International Stroke Conference
February 6–8, 2019
Session: “Extending the Thrombolytic Time Window to 9 Hours for Acute Ischemic Stroke using Perfusion Imaging Selection – The Final Result”
Kara Jo Swafford, MD
Henry Ma, PhD, from Monash University in Melbourne, Australia, presented the final results of the EXtending the time for Thrombolysis in Emergency Neurological Deficits (EXTEND) trial at the 2019 International Stroke Conference in Honolulu, HI, on Friday, February 8. The EXTEND trial was a randomized, multicenter, double-blinded, placebo-controlled phase III trial of intravenous alteplase versus placebo designed to test the hypothesis that the time window for treatment could be as long as 9 hours from stroke onset (including wake-up stroke patients with unknown last known well). Recruitment for the EXTEND trial halted in June 2018 after the WAKE-UP trial demonstrated benefit from imaging-guided intravenous thrombolysis in acute stroke patients with unknown last known well. The WAKE-UP trial used MRI rather than CT perfusion for patient selection.
Despite early termination, the EXTEND trial enrolled 225 patients at centers in Australia, Taiwan, New Zealand and Finland. Participants were stratified into three groups based on stroke onset time: 4.5 to 6 hours, more than 6 to 9 hours and wake-up stroke. CT perfusion or MRI perfusion/diffusion and RAPID software for automated processing were utilized, and those with significant penumbral mismatch were selected. Primary endpoint was excellent functional outcome at 90 days, defined as modified Rankin Scale (mRS) score of 0 to 1.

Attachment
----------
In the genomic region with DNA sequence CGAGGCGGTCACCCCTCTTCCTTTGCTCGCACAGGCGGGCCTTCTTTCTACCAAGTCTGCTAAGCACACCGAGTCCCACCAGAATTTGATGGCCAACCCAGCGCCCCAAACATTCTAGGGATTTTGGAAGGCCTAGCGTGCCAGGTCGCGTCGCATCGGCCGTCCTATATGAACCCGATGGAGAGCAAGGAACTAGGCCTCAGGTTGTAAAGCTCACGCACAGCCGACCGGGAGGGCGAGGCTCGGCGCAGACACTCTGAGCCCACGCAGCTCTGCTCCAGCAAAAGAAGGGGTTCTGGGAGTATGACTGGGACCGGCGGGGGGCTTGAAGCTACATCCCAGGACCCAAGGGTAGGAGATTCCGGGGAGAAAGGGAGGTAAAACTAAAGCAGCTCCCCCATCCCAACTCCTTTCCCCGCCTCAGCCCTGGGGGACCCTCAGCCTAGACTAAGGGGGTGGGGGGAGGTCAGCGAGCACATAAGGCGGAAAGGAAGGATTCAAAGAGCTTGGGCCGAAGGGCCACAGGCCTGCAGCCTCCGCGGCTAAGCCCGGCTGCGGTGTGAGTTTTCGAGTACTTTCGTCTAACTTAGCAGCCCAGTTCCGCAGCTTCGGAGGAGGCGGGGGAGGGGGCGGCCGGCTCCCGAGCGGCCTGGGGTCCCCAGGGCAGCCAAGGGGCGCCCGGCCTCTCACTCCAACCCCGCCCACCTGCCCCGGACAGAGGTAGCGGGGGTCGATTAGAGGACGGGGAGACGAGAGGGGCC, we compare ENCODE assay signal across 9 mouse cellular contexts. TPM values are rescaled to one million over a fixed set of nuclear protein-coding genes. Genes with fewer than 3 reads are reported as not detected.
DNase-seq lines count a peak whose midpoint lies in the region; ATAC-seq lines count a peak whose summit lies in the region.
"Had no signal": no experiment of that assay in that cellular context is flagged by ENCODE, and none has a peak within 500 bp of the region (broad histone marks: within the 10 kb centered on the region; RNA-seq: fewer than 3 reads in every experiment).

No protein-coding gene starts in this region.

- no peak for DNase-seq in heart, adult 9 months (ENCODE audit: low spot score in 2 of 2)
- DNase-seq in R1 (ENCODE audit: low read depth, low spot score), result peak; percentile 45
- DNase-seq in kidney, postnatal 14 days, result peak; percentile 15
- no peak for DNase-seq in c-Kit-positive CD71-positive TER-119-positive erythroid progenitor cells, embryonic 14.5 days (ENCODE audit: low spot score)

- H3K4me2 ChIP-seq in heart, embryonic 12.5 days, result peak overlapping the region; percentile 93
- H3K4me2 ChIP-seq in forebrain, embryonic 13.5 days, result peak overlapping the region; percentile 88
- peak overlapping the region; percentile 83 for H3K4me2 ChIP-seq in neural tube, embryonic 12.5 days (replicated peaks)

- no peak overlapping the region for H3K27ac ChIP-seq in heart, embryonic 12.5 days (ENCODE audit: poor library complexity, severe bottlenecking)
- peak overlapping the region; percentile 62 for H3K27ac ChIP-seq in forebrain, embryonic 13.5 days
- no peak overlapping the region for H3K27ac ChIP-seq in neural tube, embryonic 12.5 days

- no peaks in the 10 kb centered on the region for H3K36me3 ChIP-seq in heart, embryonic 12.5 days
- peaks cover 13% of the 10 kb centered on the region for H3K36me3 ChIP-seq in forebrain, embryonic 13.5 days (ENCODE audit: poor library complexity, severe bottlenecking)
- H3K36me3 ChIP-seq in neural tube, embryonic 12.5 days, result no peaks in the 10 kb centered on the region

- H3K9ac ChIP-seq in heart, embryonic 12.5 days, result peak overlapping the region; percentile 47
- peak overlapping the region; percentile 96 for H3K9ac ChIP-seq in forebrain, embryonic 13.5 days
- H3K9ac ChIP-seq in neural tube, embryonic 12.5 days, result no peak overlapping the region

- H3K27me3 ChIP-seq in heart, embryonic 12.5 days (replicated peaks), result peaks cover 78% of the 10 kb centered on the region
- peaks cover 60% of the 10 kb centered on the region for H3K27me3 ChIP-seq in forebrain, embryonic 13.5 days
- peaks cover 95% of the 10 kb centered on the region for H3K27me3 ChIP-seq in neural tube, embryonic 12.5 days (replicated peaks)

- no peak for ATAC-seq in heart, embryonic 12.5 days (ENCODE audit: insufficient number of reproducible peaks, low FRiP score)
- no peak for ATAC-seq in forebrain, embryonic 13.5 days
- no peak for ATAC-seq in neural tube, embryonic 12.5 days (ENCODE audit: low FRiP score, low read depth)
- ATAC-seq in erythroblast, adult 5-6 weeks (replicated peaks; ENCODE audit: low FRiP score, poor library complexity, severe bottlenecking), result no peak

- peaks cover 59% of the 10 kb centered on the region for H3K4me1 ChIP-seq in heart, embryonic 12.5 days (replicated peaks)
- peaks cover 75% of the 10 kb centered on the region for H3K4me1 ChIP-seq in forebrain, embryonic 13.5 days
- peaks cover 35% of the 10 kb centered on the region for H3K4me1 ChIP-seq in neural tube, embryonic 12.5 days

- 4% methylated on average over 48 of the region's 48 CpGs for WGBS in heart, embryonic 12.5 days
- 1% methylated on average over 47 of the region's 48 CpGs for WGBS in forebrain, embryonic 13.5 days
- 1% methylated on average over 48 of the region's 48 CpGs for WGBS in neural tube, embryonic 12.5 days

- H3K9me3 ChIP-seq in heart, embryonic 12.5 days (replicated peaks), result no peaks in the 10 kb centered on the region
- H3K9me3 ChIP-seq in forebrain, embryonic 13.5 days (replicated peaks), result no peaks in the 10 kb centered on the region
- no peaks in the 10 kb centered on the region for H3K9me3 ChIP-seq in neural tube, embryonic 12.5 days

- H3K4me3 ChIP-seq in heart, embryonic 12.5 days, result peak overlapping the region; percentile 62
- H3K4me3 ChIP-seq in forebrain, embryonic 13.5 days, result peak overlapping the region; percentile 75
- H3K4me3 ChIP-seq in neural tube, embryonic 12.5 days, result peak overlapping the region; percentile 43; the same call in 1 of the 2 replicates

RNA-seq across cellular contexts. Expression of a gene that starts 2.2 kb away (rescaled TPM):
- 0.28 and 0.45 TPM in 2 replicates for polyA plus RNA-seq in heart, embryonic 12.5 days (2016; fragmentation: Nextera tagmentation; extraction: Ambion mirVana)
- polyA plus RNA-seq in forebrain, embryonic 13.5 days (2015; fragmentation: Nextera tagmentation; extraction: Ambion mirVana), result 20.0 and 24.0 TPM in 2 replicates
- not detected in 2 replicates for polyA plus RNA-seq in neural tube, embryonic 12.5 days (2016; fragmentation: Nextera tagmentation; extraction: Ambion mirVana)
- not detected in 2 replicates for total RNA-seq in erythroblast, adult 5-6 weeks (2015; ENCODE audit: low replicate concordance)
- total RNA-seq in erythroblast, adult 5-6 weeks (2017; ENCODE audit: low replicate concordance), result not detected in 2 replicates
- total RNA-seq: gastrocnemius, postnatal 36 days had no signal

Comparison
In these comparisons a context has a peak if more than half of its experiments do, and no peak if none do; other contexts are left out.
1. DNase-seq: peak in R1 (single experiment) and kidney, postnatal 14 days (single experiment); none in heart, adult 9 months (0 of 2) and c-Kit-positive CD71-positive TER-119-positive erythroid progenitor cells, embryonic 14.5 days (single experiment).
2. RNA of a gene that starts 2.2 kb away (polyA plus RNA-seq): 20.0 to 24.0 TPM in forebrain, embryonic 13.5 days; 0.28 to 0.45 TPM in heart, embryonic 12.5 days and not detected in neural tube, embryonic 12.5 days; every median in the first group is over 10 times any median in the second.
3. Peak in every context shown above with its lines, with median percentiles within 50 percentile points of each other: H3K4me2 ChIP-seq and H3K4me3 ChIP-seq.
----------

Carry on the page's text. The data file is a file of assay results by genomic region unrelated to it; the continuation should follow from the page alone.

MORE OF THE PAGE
Median time from last known well to treatment was 10 hours in the alteplase arm and 9 hours for placebo. Approximately 70% of alteplase-treated and 72% of placebo participants had a large vessel occlusion, although none had mechanical thrombectomy. Thrombolysis up to 9 hours improved functional outcome at 90 days compared to placebo (37% versus 29%; adjusted RR 1.45; 95% CI, 1.01-2.10; P = .045). Symptomatic intracranial hemorrhage was higher in the treatment arm compared to placebo, but Dr. Ma explained that this has been observed in other thrombolysis trials, was not associated with higher mortality and did not significantly affect functional outcome at 90 days. Results of the EXTEND trial suggest the selection of patients for thrombolytic therapy should be based on salvageable penumbral tissue using readily available CT perfusion or MRI diffusion/perfusion imaging rather than solely on the basis of time.